State report on dams faulted
Towns say fixes already made
Foxborough officials are taking issue with a state report released last week that identified the Commonwealth’s most dangerous dams and recommended strict oversight of the structures.
Town officials say two local dams targeted by state auditor Joseph DeNucci’s two-year investigation have actually been repaired for some time. Conservation Agent Jane Pierce said that fixes to the Carpenter Upper Pond Dike and Carpenter Upper Pond Dam, built in 1900 and 1819, respectively, were made by the town’s Highway Department last summer.
The dams are two of five the town owns, and the ones labeled as unsafe in DeNucci’s report. The others — the 1886 Carpenter Pond Dam, the 1910 Glue Factory Pond West Dam, and the 1977 West Street Dam — are categorized in poor condition. Plans are underway to repair them.
“The report on those two dams is a little behind the times,’’ Pierce said. “They have been fixed and are now compliant.’’
Similarly, Duxbury officials say town workers have already made repairs to the Mill Pond Dam, built in 1900, which DeNucci also identified as posing a safety risk.
DeNucci’s spokesman Glenn Briere said that the agency’s report was meant to raise awareness, and that it did. He said it isn’t surprising that a town would have rushed to make repairs after a visit from an auditor uncovering problems.
“That is a good result,’’ Briere said, rejecting the notion that the agency’s report isn’t current. “If they are getting it done in Foxborough and other communities, I think the auditor would appreciate that.’’
The Jan. 11 report highlighted findings on 100 unsafe dams owned by 62 cities and towns across the state, including almost two dozen in communities south of Boston.
In some cases, infrastructure that is 100 to 200 years old has been deemed a significant threat to public safety, and possible loss of life, should the dams fail to hold water back from surrounding neighborhoods.
Other targeted dams are in Abington, Braintree, Brockton, Canton, Hanover, Holliston, Mansfield, Norton, Pembroke, Sharon, Wareham, and Weymouth.
DeNucci appealed to Beacon Hill lawmakers to implement a no-interest loan program to help fund repairs, estimated collectively at $60 million.
Rules for dam oversight changed three years ago when Massachusetts moved the responsibility to inspect dams to the towns that own them, officials said.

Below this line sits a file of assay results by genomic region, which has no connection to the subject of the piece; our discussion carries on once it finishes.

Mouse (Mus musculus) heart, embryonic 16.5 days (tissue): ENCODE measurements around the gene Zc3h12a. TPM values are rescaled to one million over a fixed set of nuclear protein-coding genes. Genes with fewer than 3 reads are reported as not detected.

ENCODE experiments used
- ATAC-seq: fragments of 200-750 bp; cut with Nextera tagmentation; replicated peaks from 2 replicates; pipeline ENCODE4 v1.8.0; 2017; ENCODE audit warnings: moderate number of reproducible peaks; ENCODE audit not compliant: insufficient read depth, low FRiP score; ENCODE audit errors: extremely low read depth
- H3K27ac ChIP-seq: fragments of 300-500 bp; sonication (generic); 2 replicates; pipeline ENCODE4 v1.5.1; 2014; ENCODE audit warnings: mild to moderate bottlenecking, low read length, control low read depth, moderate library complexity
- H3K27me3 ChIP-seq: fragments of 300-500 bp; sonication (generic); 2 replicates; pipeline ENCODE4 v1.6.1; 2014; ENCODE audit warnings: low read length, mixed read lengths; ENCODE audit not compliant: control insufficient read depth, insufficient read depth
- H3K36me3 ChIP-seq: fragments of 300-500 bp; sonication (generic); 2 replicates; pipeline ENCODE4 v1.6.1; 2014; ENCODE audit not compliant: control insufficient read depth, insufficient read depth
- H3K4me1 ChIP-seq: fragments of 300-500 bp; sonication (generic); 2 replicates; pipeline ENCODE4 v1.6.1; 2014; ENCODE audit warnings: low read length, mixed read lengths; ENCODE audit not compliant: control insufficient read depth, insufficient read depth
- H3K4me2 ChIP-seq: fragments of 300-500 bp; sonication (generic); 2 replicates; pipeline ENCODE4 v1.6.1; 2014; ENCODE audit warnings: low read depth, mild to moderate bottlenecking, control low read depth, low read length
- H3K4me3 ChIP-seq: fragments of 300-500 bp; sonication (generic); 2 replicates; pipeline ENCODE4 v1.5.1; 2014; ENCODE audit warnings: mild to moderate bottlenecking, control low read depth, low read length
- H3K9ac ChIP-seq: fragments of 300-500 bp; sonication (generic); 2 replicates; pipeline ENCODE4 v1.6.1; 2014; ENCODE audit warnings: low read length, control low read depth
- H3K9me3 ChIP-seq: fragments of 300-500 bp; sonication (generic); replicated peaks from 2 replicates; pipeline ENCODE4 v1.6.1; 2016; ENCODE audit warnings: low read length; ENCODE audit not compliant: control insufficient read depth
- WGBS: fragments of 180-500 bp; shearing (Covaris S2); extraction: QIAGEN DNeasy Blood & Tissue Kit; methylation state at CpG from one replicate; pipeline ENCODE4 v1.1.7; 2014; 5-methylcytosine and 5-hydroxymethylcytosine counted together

Hanover, for example, owns four dams, but only one — the Hackett Pond Dam — made it onto DeNucci’s list, said Hanover’s Department of Public Works director, Victor Diniak.
That dam was built in the 1700s, like scores of others in the area, and was the power source of the time, he said. Then, the dam was rebuilt with state funds after it was breached in the 1950s, Diniak said.
Hackett Pond is small and the dam isn’t high enough to do its job, he said. Short by a few inches, the dam’s spillway is also too narrow and the entire structure needs to be built up, Diniak said.
Hanover has set aside between $35,000 and $50,000 for the design phase. But there is some question on the source of funding for the estimated $150,000 to $200,000 in repairs, he said.
Town officials do not fear that citizens are in danger, Diniak said, unlike the situation in Freetown, where residents were urged to evacuate in February when rising water levels threatened to breach an old dam that was subsequently torn down.
Also last year, a section of a private dam collapsed in Canton, flooding an apartment complex and forcing street closures. That same month, Great Pond Dam in Braintree was breached during heavy rains, but was quickly repaired.
The latter dam is on DeNucci’s list, along with the Great Pond Upper Reservoir dam, both owned by the Tri-Town Water Board, which also serves Randolph and Holbrook.
Canton DPW Superintendent Mike Trotta said officials in his town have several options when it comes to the Shepard Pond Dam, which came in as a significant hazard on DeNucci’s list.
The state Office of Dam Safety does not require that a dam be repaired to a 100 percent condition, he said. Other options are to repair to a safe condition, or perhaps even to decommission it, he said. Canton is considering the latter option, he said.
“There is a sense the dam is no longer needed,’’ Trotta said. But nothing is cheap, and even a decommission would cost $400,000, compared with the $1 million-plus cost to repair it, he said.
That hefty decommissioning price tag includes things like acquiring state and federal permits as well as the actual work to take the dam out, he said. It’s not like flipping a switch to shut it down.
Like other towns, Canton doesn’t have extra cash to spend, Trotta said, so selectmen and other officials have to make a decision.
Voters at the last two town meetings approved $80,000 for design and engineering costs, he said, adding that a no-interest loan under the program DeNucci suggested would go a long way to help.
Michele Morgan Bolton can be reached at firstname.lastname@example.org.